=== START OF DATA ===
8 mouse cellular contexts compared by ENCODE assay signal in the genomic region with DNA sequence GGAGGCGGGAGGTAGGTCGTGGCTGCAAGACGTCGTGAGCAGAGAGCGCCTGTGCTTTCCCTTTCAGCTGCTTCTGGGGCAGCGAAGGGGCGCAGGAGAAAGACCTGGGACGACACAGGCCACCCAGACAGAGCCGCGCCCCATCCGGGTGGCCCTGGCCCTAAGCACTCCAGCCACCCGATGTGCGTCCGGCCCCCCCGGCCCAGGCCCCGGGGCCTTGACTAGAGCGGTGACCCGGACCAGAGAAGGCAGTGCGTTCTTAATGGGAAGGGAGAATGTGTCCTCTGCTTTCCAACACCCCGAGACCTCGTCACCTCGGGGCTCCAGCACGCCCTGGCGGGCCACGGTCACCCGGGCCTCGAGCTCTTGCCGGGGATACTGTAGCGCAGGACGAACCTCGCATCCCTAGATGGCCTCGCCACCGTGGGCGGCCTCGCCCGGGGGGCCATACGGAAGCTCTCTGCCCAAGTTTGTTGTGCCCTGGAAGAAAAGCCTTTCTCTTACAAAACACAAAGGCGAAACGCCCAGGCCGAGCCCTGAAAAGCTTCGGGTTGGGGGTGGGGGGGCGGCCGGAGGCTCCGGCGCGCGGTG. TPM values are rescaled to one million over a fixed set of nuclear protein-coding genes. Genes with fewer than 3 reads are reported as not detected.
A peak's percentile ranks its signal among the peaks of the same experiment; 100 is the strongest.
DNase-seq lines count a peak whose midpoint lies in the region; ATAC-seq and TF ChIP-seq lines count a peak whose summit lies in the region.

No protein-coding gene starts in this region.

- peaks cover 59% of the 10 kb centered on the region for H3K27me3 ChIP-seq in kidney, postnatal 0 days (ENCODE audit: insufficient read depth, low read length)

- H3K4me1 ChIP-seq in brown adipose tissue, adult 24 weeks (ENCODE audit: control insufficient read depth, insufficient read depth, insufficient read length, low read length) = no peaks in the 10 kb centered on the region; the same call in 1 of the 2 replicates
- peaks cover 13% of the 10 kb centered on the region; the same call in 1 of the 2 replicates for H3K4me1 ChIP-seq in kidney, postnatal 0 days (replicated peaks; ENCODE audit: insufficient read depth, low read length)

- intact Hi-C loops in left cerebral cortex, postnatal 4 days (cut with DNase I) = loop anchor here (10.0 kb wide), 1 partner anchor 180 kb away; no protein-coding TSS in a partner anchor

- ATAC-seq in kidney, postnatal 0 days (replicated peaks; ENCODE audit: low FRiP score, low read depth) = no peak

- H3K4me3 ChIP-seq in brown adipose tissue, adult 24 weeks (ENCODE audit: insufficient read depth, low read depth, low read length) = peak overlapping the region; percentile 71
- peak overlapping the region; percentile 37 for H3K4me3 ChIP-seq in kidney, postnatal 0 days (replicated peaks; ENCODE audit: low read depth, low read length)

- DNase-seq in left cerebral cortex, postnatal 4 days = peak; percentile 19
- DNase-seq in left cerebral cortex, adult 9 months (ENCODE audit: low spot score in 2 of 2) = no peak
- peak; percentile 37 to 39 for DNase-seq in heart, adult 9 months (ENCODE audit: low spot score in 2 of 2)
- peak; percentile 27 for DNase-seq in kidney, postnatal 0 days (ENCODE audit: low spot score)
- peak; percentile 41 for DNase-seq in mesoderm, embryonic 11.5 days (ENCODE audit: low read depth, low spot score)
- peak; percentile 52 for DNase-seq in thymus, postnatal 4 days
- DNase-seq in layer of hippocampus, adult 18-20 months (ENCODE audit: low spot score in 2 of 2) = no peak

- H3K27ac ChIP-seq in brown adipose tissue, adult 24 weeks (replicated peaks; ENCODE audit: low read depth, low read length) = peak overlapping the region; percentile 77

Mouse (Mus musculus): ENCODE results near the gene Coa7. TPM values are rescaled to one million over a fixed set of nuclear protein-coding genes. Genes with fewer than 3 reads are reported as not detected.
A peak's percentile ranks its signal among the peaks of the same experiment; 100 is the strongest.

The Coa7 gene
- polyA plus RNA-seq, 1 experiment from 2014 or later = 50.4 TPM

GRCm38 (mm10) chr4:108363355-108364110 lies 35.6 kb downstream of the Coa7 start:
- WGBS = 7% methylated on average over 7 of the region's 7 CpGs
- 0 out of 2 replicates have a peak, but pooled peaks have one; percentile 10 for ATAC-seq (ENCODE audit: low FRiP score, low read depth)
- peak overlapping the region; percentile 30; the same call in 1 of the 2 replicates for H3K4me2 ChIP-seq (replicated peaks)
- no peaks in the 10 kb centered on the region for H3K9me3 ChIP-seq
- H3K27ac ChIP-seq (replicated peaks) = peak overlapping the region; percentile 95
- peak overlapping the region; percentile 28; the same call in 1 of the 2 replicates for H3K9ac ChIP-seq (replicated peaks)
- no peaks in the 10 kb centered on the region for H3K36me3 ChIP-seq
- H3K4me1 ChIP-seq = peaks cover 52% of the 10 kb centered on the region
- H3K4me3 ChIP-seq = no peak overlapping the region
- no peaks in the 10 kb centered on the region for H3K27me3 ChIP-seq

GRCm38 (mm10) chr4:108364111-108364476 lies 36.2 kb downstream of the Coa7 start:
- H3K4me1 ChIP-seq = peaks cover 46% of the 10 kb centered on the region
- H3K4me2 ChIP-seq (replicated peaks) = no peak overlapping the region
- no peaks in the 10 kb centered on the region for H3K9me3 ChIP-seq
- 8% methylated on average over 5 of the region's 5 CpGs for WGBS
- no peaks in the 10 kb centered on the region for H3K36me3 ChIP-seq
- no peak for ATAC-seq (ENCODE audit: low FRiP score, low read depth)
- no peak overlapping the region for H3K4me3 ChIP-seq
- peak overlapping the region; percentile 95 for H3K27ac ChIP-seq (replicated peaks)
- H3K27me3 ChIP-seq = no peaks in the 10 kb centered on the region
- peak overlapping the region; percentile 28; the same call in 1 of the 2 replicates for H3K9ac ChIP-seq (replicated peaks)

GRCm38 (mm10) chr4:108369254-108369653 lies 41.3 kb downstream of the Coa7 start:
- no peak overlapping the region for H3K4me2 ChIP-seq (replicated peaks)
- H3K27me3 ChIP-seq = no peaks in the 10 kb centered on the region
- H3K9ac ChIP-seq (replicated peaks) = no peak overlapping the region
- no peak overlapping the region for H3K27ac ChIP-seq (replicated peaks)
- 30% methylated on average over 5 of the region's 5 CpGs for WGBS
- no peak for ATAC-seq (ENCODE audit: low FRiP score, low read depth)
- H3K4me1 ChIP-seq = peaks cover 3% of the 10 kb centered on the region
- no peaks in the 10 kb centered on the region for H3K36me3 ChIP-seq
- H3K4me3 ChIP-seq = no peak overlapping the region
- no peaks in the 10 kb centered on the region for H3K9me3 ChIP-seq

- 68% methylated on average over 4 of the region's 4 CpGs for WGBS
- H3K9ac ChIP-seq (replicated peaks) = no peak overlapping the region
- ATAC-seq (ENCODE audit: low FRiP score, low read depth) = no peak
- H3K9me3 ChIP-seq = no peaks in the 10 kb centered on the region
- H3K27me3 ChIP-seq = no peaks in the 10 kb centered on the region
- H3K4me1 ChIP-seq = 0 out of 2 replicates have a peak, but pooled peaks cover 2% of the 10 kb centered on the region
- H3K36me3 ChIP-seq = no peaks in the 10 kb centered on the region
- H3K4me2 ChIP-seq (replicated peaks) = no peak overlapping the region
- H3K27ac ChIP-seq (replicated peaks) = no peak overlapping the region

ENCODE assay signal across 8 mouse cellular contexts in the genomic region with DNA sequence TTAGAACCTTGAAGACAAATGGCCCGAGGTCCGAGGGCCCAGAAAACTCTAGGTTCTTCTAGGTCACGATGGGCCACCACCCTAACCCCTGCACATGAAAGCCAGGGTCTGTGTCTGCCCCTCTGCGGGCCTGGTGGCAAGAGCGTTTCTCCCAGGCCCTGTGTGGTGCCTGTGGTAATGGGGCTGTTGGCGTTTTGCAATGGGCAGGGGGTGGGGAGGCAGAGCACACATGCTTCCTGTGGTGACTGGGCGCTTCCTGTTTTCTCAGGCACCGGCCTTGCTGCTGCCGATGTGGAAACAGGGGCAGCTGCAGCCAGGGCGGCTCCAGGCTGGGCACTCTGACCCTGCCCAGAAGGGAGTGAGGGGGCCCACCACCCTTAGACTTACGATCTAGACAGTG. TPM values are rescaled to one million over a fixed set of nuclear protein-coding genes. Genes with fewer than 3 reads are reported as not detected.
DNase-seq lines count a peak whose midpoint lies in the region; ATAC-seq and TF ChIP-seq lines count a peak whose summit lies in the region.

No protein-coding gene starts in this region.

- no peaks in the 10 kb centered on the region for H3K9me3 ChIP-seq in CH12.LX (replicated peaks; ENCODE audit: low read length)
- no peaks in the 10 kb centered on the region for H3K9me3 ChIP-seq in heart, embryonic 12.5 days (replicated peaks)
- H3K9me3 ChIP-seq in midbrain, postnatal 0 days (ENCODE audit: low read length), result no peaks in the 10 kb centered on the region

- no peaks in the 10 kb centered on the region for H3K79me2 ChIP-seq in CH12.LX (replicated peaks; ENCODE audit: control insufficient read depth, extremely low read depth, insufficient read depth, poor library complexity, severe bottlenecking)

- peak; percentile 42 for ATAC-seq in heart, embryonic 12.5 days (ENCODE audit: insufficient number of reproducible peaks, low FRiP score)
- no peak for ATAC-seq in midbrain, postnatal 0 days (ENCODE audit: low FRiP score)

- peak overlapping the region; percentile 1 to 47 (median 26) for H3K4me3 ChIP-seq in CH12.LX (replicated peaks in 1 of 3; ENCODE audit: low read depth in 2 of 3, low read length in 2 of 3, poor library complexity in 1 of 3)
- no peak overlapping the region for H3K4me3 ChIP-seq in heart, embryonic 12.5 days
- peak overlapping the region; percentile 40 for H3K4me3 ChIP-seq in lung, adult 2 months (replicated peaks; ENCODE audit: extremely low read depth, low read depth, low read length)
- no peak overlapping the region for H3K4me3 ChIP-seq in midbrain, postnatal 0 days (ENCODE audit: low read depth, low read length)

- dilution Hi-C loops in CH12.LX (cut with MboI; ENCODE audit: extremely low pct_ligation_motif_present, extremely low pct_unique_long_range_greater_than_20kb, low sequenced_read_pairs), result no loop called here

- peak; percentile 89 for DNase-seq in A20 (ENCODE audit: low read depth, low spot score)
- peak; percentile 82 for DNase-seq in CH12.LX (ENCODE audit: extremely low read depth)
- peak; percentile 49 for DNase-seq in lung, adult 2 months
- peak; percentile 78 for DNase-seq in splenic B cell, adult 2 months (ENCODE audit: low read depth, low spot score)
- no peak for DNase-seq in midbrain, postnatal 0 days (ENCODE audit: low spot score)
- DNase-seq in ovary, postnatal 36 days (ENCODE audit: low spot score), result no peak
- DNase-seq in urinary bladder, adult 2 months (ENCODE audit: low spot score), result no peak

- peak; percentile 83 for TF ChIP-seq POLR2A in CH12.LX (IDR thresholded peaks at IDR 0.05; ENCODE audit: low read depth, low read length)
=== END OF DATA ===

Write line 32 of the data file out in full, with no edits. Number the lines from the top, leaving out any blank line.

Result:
- H3K4me1 ChIP-seq = peaks cover 52% of the 10 kb centered on the region